University of Maryland Extension

Stinging Caterpillars

Group of saddleback caterpillars on leaf
Saddleback caterpillars 
Photo: William A. Carothers, USDA Forest
Service, Bugwood.org

closeup of saddleback caterpillar
Saddleback caterpillar spines
Photo: Gerald J. Lenhard, Louisiana State University, Bugwood.org


Most of the caterpillars that are called stinging caterpillars don't sting like wasps or hornets do. They have hairs or spines that sometimes have a poison gland at the base. When touched, the hairs break off and the poison is injected, causing an inflammation of the skin and a burning sensation that may feel like a bee sting. The reaction can be more severe if the eyes, nose or mouth are affected. Stinging caterpillars are uncommon around home and yards. Most feed on native trees and shrubs in wooded areas.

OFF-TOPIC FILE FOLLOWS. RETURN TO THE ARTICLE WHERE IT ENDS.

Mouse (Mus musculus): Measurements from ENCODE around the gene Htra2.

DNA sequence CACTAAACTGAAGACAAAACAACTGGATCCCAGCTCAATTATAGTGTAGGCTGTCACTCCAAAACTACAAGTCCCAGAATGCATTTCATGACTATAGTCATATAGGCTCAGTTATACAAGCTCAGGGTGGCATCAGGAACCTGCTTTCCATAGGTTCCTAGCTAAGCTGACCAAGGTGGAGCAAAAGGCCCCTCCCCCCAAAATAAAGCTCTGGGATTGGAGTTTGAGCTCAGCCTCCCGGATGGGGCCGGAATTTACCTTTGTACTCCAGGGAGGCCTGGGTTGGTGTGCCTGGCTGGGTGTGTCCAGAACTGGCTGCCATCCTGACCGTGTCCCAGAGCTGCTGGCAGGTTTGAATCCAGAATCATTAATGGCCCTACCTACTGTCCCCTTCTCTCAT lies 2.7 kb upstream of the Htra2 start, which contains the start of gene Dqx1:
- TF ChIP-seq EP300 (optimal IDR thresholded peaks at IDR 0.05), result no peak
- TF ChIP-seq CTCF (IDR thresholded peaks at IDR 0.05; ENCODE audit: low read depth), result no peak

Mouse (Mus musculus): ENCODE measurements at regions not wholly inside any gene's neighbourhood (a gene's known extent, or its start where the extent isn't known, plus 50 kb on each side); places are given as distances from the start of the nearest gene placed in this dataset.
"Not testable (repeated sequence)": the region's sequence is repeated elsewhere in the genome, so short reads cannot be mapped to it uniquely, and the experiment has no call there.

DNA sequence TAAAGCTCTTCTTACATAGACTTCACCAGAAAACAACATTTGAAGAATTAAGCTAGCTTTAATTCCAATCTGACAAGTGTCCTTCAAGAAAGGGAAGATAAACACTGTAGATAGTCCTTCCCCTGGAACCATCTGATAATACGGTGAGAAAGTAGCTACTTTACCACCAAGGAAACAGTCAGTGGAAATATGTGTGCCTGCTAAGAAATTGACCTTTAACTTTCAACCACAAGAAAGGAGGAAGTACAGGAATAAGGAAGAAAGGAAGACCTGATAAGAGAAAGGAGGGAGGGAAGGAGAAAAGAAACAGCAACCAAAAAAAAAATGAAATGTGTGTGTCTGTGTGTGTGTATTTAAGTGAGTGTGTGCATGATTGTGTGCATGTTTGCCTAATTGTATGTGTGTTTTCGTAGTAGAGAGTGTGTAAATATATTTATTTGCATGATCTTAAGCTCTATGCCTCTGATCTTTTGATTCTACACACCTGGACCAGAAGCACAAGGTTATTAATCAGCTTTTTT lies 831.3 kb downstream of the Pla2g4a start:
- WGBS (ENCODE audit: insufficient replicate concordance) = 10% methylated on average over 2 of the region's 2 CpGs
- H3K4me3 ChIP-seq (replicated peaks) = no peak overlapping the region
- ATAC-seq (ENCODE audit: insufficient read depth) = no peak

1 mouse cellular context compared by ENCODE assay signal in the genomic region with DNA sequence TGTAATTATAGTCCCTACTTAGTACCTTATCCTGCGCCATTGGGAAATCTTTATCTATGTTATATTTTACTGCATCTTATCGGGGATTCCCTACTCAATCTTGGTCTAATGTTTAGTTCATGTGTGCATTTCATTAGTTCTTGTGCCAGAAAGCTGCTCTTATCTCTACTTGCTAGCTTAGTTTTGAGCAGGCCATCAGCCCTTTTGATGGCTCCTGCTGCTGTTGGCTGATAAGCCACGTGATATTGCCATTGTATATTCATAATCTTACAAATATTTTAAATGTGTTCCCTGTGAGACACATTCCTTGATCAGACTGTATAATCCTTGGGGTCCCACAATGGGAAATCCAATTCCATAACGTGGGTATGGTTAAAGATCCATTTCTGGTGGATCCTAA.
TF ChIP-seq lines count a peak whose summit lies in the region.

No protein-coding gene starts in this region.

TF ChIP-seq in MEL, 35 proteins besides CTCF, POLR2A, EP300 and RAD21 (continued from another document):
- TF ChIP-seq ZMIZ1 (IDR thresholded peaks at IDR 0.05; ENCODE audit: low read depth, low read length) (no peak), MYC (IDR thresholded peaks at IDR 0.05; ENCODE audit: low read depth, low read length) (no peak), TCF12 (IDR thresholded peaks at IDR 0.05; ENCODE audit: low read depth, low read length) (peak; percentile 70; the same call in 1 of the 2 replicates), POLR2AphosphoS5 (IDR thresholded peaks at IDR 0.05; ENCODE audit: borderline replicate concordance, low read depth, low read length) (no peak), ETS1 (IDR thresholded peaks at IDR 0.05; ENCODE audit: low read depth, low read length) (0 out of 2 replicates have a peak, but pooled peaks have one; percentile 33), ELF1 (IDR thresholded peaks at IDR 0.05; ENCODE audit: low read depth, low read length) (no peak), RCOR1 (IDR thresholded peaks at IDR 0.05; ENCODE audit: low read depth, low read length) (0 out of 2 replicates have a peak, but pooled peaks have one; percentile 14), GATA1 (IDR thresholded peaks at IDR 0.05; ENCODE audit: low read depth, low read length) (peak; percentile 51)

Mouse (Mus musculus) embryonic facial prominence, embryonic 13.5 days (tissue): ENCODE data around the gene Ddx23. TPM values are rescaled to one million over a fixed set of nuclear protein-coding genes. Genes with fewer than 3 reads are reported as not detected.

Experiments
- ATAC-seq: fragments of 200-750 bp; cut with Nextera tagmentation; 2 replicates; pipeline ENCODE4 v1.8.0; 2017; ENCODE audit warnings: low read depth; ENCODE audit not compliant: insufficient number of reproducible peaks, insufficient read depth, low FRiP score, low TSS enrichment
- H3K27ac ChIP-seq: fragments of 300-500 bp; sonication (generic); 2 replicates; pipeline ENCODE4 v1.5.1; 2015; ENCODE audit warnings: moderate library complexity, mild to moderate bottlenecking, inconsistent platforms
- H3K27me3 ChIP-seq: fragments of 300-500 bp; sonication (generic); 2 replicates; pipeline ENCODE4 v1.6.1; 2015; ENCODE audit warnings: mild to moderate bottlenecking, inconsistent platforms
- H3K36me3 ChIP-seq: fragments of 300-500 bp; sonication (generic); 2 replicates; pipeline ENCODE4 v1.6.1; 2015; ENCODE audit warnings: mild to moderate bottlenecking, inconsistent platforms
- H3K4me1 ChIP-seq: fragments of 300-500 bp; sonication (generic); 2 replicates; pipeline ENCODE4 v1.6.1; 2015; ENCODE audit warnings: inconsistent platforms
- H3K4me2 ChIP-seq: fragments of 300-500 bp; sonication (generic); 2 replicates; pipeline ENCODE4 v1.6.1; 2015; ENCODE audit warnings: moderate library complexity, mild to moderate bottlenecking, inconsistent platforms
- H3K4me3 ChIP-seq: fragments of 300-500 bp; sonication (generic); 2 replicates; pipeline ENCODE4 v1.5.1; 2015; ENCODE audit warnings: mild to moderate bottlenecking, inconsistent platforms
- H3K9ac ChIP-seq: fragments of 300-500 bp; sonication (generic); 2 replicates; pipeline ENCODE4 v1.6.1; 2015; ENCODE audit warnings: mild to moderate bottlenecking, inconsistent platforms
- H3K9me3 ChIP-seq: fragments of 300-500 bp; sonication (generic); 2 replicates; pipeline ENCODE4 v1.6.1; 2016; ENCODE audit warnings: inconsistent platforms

The saddleback caterpillar is not fuzzy, but has a striking green saddlecloth on its back with a purplish brown saddle in the middle. It also has irritating spines.

puss caterpillar next to damaged leaf

The puss caterpillar (above) is about an 1 inch long, when fully grown, furry, and gray to reddish brown in color.

The Io moth caterpillar is about 2 1/2 inches long when fully grown. It is bright green with red and white stripes and four rows of short, stinging spines.

closeup of green Io caterpillar
Photo: Io Caterpillar Steven Katovitch, USDA
Forest Service, Bugwood.org

It is not necessary to control any of these caterpillars. The best prevention for stings is to teach children not to handle hairy or spiny caterpillar. The Golden Guide to butterflies and moths has very good color illustrations of many caterpillars, moths and butterflies.

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